By James Devitt
April 13, 2012
Lost in the euphoria of the 2003 announcement that the human genome had been sequenced was a fundamental question: How can we be sure that an individual’s genome has been read correctly?
While the first full, individual genome was sequenced a decade ago, given the vast genetic variation across the world’s seven billion people, not to mention the differences in makeup even among close relatives, the question of accurate sequencing for individuals has continued to vex researchers.
With companies now projecting they can sequence a genome for $1,000, down from $25,000 just a few years ago, and efforts to develop “personalized” medicines, this matter is taking on increased significance in today’s marketplace.
These cheaper endeavors rely on newer technologies, which assume that scientists can continue to use the standard shotgun approach of randomly chopping down the genome into smaller pieces and then reassembling them algorithmically.
Specifically, today’s lower cost is achieved by breaking the DNA into even tinier pieces and rapidly and cheaply reading a massive amount of them. But it is not clear how to assess the accuracy of the newer assembly algorithms and the basic shotgun approach, especially if the accuracy of the earlier genomic data is questionable.
Among the particular challenges in confirming the accuracy of the sequencing of an individual’s genome is matching a person’s phenotype, or physical trait, with his or her genotype, or genetic makeup. This has served, in particular, as a barrier to successful development of personalized medicines, which were predicted shortly after the first sequencing of the human genome, but have yet to truly materialize.
In an article in the journal PLoS One, researchers at NYU’s Courant Institute of Mathematical Sciences evaluate some current methods to sequence individual genomes—a study that serves as a “stress test” of the efficacy of these practices.
The researchers employed testing procedures that aim to identify key, or representative, features of the genome as well as how each of these features is related to others.
“Most current technologies, when assembling a genome, make several kinds of mistakes when they encounter a repeated region—where a substring of the letters that make up DNA strands re-occur in many locations in the genome,” explains Bud Mishra, a professor of computer science and mathematics and the study’s senior author. “The input random reads tend to collect in one such location, and also show much higher discrepancies among themselves.”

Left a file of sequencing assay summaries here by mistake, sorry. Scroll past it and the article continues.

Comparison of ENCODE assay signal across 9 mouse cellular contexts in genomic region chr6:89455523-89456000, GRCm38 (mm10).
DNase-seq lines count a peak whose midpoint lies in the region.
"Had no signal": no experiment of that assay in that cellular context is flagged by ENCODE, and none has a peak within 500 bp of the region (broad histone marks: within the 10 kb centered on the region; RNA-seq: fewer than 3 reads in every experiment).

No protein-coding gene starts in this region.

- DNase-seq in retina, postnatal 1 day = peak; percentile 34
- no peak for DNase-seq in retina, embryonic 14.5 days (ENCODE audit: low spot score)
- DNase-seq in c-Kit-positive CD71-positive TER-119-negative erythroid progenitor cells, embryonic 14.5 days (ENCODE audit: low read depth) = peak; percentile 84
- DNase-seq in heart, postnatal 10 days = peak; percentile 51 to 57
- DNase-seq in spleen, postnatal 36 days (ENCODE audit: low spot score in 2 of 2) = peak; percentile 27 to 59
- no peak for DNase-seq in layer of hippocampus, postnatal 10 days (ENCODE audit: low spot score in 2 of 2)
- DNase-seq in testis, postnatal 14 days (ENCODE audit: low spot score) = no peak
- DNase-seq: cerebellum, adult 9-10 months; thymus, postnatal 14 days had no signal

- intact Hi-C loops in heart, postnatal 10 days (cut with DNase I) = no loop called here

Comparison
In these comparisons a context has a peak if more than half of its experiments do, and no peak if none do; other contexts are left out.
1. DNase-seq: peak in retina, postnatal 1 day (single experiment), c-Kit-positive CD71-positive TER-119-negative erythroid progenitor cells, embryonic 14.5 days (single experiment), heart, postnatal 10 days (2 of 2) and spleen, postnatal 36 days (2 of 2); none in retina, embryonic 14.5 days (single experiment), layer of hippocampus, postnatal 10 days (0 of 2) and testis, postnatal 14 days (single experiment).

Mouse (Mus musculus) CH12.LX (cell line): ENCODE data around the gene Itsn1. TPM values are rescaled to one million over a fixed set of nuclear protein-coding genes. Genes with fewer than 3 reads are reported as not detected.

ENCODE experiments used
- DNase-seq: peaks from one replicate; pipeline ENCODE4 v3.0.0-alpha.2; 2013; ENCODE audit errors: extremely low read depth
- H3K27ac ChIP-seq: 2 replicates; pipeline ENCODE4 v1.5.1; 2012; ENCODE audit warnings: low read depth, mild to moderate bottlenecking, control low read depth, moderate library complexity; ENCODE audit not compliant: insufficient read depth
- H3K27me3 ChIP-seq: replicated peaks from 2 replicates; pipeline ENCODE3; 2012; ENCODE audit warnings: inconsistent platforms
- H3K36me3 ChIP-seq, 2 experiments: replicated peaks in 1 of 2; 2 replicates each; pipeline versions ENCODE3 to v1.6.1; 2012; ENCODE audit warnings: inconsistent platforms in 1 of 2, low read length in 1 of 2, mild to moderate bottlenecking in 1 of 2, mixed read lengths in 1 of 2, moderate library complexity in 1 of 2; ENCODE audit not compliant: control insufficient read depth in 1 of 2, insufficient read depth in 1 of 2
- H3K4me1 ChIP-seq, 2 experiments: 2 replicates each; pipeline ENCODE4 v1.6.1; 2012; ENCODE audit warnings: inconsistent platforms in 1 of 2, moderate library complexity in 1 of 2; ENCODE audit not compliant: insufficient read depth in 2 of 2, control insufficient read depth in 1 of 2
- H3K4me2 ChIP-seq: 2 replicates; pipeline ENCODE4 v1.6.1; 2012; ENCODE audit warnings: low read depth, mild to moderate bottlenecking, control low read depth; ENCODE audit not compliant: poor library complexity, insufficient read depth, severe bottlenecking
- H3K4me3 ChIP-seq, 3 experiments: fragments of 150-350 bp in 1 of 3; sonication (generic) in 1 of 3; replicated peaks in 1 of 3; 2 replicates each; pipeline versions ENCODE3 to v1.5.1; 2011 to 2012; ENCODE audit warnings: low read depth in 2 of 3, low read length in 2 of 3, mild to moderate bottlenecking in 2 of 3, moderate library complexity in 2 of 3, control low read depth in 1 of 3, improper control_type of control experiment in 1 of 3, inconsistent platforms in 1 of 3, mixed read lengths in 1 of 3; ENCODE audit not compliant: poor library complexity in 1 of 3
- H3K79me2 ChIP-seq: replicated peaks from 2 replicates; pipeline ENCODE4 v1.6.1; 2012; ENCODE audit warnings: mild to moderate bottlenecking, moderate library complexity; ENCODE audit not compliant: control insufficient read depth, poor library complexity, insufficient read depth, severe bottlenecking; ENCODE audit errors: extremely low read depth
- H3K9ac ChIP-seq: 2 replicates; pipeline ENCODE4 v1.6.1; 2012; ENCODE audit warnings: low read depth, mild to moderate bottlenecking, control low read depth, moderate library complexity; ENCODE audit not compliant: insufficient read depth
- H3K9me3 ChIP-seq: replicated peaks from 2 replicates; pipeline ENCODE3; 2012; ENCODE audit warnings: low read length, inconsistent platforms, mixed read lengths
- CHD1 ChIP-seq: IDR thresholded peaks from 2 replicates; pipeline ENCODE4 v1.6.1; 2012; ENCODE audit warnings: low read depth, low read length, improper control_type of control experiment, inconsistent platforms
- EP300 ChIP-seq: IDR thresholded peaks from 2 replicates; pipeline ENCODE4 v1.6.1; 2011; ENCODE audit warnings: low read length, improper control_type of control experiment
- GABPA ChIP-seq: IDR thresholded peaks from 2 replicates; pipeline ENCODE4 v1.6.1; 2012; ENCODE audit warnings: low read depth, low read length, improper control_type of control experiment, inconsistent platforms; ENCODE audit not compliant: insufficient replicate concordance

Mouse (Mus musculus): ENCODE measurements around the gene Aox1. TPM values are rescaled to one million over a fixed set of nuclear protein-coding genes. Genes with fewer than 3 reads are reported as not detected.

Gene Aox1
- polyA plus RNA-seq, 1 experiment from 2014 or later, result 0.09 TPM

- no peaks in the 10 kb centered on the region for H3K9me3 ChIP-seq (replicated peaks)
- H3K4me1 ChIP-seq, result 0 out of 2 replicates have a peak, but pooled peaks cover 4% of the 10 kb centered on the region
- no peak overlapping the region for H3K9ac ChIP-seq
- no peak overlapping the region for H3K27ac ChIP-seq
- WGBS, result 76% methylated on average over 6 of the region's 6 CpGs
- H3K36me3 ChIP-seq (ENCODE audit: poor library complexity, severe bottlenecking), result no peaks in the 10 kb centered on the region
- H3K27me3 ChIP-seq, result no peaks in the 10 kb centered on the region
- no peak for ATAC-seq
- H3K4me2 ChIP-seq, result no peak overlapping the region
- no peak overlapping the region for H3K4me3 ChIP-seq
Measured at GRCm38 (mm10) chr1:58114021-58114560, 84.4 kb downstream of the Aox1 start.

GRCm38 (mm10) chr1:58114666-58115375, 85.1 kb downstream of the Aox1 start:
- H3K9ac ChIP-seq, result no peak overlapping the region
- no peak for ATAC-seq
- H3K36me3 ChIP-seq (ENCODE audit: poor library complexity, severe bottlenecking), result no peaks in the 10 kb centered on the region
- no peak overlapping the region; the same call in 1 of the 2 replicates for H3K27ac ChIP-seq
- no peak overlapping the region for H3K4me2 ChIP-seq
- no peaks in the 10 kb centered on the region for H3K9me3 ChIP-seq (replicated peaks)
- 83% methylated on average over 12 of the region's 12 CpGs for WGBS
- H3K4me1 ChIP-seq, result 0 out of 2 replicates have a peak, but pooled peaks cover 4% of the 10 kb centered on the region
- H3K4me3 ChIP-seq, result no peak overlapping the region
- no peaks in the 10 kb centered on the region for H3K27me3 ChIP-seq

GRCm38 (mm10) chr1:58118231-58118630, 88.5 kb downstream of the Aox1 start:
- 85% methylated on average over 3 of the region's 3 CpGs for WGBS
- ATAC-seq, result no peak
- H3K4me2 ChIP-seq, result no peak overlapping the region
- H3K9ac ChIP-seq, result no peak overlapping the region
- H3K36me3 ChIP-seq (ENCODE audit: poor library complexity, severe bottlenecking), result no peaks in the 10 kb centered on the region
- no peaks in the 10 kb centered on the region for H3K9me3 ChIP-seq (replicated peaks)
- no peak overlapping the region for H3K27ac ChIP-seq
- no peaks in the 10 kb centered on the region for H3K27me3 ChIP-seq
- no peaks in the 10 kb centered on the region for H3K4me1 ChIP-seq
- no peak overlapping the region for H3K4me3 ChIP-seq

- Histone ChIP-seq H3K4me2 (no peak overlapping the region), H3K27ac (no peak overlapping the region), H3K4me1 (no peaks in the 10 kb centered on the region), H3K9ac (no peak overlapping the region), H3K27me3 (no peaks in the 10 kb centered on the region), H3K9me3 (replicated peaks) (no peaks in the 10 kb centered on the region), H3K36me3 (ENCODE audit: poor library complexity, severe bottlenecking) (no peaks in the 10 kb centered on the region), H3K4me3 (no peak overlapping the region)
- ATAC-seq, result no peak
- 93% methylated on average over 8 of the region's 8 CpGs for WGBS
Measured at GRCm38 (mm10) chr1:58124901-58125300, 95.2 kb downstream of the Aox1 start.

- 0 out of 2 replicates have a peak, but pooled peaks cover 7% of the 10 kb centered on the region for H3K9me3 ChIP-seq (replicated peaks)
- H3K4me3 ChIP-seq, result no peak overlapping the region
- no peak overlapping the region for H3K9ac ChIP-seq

To test the viability of these procedures, the NYU researchers relied on a collection of features from an open-source software, AMOS, developed by a public consortium of genomicists and bioinformaticists. If a method has accurately sequenced an individual’s entire genome, the researchers hypothesized, then the components of that method’s creation should “fit together,” and will be consistent with other auxiliary data like “mate pairs,” “optical maps,” or “strobed sequences,” all of which constitute long-range information from the genome.
While they found shortcomings in all examined methods for sequencing an individual’s genome, some assemblers showed promise. The NYU researchers’ conclusions were derived from a procedure called Feature-Response Curve (FRCurve), which effectively shows a global picture of how different assemblers are able to deal with different regions and different structures in a large complex genome. In this way, it also points out how an assembler might have traded off one kind of quality measure at the expense of another kind. For instance, it shows how aggressively a genome assembler might have tried to pull together a group of genes into a contiguous piece of the genome, while incorrectly rearranging their order.
“Such errors have important consequences, especially if the technology is being used to study the genome of a tumor, which often can be highly heterogeneous, making each tumor cell’s genome rearranged and mutated very differently from its neighbors,’” says Mishra.
The study’s other co-authors were NYU summer visitor Francesco Vezzi, now at Italy’s University of Udine, and NYU graduate student Giuseppe Narzisi, now at Cold Spring Harbor Laboratory.
The study was supported by the National Science Foundation and Abraxis BioScience, LLC.